|The first excerpt represents the element of Air. It speaks of mental influences and the process of thought, and is drawn from The Two Noble Kinsmen by William Shakespeare:
And if you can love, end this difference.
I give consent; are you content too, Princes?
With all our soules.
He that she refuses
Must dye, then.
Any death thou canst invent, Duke.
If I fall from that mouth, I fall with favour,
|The second excerpt represents the element of Fire. It speaks of emotional influences and base passions, and is drawn from The Shadow Line by Joseph Conrad:
all the attention he's likely to need. I will have
to be forward in the galley a great part of my
Ransome was the cook. The mate had pointed
him out to me the first day, standing on the deck,
his arms crossed on his broad chest, gazing on the
Even at a distance his well-proportioned figure,
something thoroughly sailor-like in his poise, made
him noticeable. On nearer view the intelligent,
quiet eyes, a well-bred face, the disciplined in-
The Shadow Line
|The third excerpt represents the element of Water. It speaks of pure spiritual influences and feelings of love, and is drawn from The Garden Party by Katherine Mansfield:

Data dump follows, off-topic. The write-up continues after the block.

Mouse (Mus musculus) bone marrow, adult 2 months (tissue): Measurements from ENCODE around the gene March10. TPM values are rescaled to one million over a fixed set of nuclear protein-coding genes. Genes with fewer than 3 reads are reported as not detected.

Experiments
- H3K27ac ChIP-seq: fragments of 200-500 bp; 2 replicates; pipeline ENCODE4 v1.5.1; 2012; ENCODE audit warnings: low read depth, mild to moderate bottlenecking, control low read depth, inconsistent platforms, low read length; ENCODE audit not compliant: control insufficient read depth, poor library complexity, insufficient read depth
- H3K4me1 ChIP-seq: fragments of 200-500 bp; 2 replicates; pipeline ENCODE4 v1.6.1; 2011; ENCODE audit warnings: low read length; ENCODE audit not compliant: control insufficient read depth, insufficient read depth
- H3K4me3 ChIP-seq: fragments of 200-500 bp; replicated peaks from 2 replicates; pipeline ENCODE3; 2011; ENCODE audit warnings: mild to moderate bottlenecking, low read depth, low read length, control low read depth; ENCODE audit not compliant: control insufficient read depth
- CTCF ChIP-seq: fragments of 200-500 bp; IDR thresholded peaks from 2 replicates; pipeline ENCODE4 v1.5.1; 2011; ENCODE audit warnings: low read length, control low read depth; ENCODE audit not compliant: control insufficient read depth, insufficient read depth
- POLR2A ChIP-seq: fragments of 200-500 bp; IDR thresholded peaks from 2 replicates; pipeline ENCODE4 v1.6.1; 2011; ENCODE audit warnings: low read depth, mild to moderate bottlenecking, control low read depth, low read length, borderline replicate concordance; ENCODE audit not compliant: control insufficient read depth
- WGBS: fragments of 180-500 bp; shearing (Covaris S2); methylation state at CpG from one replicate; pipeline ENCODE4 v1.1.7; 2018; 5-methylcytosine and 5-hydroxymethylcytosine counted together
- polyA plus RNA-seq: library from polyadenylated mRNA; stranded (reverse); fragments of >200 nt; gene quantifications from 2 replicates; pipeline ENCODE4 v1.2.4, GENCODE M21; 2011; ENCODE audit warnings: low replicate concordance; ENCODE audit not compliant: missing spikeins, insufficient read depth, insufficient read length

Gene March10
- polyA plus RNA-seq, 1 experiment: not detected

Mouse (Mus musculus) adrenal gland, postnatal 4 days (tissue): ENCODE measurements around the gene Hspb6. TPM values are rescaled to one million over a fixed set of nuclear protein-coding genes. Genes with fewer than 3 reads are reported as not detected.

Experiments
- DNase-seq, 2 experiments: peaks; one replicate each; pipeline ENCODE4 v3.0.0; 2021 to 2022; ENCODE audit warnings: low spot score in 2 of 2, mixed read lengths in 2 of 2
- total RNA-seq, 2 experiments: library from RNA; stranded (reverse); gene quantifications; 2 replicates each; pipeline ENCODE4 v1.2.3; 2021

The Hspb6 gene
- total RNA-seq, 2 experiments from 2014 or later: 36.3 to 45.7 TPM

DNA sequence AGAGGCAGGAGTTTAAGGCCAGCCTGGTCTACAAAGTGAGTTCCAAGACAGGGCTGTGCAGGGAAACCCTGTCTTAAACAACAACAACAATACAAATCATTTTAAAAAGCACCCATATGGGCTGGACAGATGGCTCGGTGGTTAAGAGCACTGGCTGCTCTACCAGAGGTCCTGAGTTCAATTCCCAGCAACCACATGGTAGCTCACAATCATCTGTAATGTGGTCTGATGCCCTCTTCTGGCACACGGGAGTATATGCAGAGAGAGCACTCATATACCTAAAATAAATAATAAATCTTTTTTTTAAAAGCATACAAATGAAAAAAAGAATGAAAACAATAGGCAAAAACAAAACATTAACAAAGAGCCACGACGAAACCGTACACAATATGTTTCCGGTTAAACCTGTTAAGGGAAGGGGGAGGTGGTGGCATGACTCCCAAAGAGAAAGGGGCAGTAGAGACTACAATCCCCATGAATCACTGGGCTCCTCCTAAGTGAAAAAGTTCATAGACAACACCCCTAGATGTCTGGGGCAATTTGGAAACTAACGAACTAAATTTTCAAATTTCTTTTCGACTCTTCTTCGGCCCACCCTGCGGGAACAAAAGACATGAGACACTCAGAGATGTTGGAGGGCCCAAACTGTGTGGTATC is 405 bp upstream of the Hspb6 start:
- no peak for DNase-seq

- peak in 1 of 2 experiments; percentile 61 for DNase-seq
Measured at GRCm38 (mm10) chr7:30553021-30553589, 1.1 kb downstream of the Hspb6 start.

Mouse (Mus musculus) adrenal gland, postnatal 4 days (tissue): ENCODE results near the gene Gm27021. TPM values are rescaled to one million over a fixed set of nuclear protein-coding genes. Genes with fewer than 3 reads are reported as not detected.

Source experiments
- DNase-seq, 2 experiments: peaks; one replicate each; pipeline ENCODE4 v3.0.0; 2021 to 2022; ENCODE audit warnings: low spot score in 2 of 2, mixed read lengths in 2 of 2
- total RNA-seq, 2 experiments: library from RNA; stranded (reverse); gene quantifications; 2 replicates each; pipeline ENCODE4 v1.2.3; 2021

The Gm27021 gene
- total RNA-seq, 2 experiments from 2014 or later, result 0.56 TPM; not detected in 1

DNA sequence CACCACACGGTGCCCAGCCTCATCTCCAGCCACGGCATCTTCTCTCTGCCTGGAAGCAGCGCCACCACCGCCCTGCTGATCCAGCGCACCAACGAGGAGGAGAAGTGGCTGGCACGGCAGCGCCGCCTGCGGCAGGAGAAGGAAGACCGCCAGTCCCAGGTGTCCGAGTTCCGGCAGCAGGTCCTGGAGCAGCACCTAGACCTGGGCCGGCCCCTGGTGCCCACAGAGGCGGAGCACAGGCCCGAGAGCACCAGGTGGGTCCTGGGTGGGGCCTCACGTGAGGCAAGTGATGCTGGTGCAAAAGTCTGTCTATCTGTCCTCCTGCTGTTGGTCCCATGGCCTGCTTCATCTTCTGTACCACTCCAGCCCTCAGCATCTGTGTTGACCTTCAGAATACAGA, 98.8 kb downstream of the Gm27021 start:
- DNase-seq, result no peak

At that Isabel wheeled round quickly and faced him.
"Oh, William!" she cried imploringly, and she held up the hair-brush:
"Please! Please don't be so dreadfully stuffy and--tragic. You're always
saying or looking or hinting that I've changed. Just because I've got to
know really congenial people, and go about more, and am frightfully keen
on--on everything, you behave as though I'd--" Isabel tossed back her hair
and laughed--"killed our love or something. It's so awfully absurd"--she
bit her lip--"and it's so maddening, William. Even this new house and the
servants you grudge me."
"Yes, yes, it's true in a way," said Isabel quickly. "You think they are
|The fourth excerpt represents the element of Earth. It speaks of physical influences and the impact of the unseen on the visible world, and is drawn from The Octopus by Frank Norris:
The soup, puree a la Derby, was served, and at the same time, as
hors d'oeuvres, ortolan patties, together with a tiny sandwich
made of browned toast and thin slices of ham, sprinkled over with
Parmesan cheese. The wine, so Mrs. Gerard caused it to be
understood, was Xeres, of the 1815 vintage.
* * * * * * * * * * * * * *
Mrs. Hooven crossed the avenue. It was growing late. Without
knowing it, she had come to a part of the city that experienced
beggars shunned. There was nobody about. Block after block of
residences stretched away on either hand, lighted, full of
people. But the sidewalks were deserted.